— Green Day (@GreenDay) September 7, 2012
Green Day fans who were not embryos in the ’90s probably remember walking down to the local record store (or begging your mom to take you to the mall) to pick up Dookie on CD — or cassette, even! Well, times have changed. During last night’s VMAs, ’90s embryos and ’90s kids alike were able to snap up Green Day’s new song, “Let Yourself Go” (in addition to their three upcoming albums, ¡Uno!, Dos!, ¡Tré!) in between tweets about how awesome Riff Raff is.
After the band performed their new song at the VMAs (watch that moment and the entire show hereabouts), they made the jams and trio of upcoming albums available for purchase directly within Twitter using commerce platform Chirpify, which launched in April. For those not familiar with the service, it works thusly: 1). Connect Chirpify to Twitter, 2). Connect Chirpify to your PayPal, 3). Fill in your profile (shipping info, etc).
Once you’ve done so, you can purchase things directly inside by Twitter by replying to tweets — like the one above — with simple commands. In this case, “Buy.” And keep it simple, kids. Exclamation marks and the like confuse the Twitter beasts.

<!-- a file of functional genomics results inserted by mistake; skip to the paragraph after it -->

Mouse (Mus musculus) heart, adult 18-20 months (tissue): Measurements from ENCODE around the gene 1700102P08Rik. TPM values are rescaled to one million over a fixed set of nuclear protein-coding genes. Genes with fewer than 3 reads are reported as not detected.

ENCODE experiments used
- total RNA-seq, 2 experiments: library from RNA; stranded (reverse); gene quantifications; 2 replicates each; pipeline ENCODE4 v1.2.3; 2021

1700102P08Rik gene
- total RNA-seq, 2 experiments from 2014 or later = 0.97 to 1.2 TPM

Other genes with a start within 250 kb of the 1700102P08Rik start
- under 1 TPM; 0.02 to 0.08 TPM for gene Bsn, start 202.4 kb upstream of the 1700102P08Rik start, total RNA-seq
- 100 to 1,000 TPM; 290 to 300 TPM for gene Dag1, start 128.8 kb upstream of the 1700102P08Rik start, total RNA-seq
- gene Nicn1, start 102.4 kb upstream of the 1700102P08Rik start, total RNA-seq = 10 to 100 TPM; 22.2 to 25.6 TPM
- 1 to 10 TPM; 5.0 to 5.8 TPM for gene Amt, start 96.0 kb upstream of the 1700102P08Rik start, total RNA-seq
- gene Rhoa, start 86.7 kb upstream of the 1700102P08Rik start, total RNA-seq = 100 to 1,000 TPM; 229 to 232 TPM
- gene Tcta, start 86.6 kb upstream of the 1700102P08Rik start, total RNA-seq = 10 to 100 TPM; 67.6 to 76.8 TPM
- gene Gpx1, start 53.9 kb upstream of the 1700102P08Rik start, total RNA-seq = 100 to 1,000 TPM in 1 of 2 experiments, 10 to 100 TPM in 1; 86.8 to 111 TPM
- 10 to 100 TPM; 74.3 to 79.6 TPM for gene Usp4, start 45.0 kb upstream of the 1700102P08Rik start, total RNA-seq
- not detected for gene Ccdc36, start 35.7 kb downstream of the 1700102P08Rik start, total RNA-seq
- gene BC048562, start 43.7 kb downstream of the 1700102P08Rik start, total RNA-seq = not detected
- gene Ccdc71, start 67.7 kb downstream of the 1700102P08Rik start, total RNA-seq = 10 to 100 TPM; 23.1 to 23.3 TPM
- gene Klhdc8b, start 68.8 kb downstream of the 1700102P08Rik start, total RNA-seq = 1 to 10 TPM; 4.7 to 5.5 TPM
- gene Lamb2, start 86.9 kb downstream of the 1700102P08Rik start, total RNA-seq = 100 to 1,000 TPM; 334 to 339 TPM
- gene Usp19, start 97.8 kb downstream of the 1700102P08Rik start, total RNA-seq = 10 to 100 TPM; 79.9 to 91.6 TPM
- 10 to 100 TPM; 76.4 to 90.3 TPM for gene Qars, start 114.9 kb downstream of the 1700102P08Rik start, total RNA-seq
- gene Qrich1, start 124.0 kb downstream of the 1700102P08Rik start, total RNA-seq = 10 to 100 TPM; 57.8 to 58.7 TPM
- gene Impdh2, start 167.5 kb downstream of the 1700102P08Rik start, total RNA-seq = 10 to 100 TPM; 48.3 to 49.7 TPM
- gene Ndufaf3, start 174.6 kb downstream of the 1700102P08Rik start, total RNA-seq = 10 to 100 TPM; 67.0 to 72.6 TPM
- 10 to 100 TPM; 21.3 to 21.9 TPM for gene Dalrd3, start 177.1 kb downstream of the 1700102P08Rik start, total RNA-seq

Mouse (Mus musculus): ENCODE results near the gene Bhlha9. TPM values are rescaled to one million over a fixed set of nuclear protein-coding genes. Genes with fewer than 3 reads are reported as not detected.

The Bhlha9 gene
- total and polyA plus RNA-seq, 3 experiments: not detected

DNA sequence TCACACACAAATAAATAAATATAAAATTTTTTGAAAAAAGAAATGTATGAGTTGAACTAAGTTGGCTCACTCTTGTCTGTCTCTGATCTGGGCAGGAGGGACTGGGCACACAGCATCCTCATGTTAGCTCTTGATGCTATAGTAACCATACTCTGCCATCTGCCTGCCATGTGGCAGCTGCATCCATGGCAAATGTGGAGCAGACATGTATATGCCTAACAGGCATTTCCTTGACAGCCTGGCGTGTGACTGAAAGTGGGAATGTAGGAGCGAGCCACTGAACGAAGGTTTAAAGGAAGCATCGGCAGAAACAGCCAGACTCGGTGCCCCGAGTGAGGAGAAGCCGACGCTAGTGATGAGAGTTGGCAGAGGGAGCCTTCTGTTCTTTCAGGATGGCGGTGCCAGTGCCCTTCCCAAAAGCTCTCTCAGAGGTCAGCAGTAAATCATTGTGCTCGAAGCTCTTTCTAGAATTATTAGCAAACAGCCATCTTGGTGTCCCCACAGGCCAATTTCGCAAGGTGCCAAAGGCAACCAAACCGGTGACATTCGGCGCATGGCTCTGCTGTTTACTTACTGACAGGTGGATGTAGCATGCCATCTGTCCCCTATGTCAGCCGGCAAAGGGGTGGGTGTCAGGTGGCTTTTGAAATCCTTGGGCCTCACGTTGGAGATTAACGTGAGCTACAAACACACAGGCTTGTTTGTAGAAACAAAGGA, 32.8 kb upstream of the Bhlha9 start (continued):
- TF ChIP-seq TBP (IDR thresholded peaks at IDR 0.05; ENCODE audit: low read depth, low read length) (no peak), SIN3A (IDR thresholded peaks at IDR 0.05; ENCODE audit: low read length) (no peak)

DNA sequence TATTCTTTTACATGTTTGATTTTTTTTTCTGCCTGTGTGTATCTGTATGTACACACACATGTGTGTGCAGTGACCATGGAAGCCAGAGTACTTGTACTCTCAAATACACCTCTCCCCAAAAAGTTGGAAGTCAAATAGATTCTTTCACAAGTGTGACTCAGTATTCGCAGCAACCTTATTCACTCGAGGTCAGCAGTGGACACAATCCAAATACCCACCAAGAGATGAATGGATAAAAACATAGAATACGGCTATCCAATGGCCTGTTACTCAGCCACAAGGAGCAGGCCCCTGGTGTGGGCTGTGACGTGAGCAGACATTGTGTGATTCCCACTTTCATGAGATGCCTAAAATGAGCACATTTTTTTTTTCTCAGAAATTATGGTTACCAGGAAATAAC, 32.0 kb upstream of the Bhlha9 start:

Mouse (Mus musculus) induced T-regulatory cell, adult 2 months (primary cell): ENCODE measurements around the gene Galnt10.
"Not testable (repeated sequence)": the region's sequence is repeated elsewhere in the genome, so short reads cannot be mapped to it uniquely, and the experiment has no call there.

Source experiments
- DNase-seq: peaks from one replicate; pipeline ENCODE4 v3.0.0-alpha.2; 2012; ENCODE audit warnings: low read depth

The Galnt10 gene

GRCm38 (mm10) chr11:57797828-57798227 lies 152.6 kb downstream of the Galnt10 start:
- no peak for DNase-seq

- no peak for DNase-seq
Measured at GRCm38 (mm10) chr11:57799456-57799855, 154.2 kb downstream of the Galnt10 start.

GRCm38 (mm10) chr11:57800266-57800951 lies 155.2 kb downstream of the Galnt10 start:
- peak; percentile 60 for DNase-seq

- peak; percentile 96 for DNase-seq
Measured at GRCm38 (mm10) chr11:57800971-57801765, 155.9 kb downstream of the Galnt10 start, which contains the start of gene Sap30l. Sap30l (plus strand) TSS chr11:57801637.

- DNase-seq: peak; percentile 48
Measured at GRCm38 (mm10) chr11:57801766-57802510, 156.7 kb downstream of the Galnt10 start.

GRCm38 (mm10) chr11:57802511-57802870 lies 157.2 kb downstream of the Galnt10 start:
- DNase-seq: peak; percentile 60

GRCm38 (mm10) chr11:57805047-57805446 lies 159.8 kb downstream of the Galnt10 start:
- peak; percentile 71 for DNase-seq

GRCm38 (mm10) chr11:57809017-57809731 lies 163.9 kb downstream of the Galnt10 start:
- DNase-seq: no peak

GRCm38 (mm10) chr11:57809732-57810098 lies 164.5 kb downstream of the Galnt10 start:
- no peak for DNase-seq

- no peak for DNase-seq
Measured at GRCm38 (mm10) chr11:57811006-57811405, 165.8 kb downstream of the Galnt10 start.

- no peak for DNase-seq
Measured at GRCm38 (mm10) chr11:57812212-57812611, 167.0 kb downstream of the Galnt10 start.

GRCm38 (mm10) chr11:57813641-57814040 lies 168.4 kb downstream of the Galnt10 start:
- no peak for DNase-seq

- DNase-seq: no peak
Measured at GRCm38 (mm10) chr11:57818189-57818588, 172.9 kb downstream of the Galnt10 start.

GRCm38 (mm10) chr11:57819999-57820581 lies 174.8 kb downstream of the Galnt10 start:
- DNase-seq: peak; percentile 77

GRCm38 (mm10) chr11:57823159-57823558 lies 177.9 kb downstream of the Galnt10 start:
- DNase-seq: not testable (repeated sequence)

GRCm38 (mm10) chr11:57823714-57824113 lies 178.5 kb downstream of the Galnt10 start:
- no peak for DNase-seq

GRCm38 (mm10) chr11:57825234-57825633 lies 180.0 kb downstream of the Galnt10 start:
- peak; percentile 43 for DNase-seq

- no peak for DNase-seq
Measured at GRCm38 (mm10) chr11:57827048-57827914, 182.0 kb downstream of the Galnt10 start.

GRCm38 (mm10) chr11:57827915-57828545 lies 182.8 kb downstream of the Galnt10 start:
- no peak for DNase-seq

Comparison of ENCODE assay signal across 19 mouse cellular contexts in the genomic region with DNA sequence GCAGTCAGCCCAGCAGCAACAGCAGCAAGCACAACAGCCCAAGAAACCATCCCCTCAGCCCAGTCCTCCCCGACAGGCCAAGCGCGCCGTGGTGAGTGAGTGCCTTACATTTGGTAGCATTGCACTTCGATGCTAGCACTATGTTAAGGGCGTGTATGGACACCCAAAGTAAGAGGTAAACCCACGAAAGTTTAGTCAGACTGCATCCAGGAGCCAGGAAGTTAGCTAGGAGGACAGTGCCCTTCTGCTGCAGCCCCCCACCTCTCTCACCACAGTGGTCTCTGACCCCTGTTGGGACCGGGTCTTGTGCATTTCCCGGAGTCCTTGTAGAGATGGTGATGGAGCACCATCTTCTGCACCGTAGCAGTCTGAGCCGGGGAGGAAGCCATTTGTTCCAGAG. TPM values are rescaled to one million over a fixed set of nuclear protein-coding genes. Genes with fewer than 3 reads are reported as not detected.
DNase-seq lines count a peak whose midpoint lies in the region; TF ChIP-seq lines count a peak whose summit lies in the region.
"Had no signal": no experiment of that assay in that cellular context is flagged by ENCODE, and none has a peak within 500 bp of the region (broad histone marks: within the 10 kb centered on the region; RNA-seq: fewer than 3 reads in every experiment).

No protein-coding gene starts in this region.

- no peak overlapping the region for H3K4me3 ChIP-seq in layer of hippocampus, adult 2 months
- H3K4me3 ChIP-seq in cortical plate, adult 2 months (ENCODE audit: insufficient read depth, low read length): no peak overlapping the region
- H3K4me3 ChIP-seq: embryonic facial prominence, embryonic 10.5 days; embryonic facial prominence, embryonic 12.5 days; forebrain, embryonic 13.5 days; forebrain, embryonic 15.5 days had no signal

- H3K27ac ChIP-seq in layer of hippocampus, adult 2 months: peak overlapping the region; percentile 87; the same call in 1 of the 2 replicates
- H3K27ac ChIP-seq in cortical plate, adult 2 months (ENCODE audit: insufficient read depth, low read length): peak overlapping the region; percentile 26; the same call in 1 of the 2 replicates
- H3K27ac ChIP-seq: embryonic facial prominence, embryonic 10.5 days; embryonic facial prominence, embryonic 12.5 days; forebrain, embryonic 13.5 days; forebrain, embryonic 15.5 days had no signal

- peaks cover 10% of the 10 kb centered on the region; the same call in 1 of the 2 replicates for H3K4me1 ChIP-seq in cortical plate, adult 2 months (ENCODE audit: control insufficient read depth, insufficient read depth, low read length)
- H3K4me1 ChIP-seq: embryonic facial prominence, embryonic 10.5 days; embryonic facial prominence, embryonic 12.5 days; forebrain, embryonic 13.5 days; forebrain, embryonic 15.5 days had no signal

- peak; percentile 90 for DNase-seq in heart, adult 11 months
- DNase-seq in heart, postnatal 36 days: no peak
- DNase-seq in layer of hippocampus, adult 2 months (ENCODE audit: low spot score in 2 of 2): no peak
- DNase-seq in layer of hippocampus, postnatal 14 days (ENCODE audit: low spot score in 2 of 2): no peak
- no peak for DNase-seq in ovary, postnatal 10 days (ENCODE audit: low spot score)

According to Chirpify, Green Day is the first major label band to use the service to sell music — but they’re not the first musician of any ilk to go that route. Amanda Palmer used Chirpify to sell a T-shirt inspired by an elderly woman’s failed attempt to restore a Spanish fresco, the results of which went viral recently. The T-shirts — which read “Stop Pretending Art is Hard” — were designed in a night and Palmer earned more than $5,000 on sales. At one point, her 600,000-plus followers were purchasing a T every 30 seconds. Apparently, Palmer’s slapdash Ts were Chirpify’s largest flash sale yet.
We’ve reached out to Chirpify to see how well Green Day fared when it comes to sales, but the VMAs are historically a very socially driven event, which means the band had a rapt audience on the microblogging site. The numbers aren’t in for this year’s event yet (I called the numbers department direct, so I know), but last year there were 10 million @MTV #VMA-related tweets, and one piece of news (Beyonce’s pregnancy reveal) saw close to 9,000 tweets per second, the most for a single event up to that point in time. Add to that Green Day’s more than two million Twitter followers and you’re looking at some potentially hefty sales. We’re guessing they at least bested Palmer.
There’s been a lot of discussion over the last few years about what Twitter followers and Facebook fans are worth to artists. To be sure, the usefulness of those mediums varies from band to band — a super analogue punk band might do better selling cassettes on a card table than on a microblogging site, while a pop act with a huge teenage following likely has a better shot at social commerce. In the latter case, a service like Chirpify might be pretty useful when it comes to actually cashing in on your followers — you don’t have to be Green Day to sell tunes via the service, anyone can sign up.
What do you think? Would you purchase/sell an album on Twitter?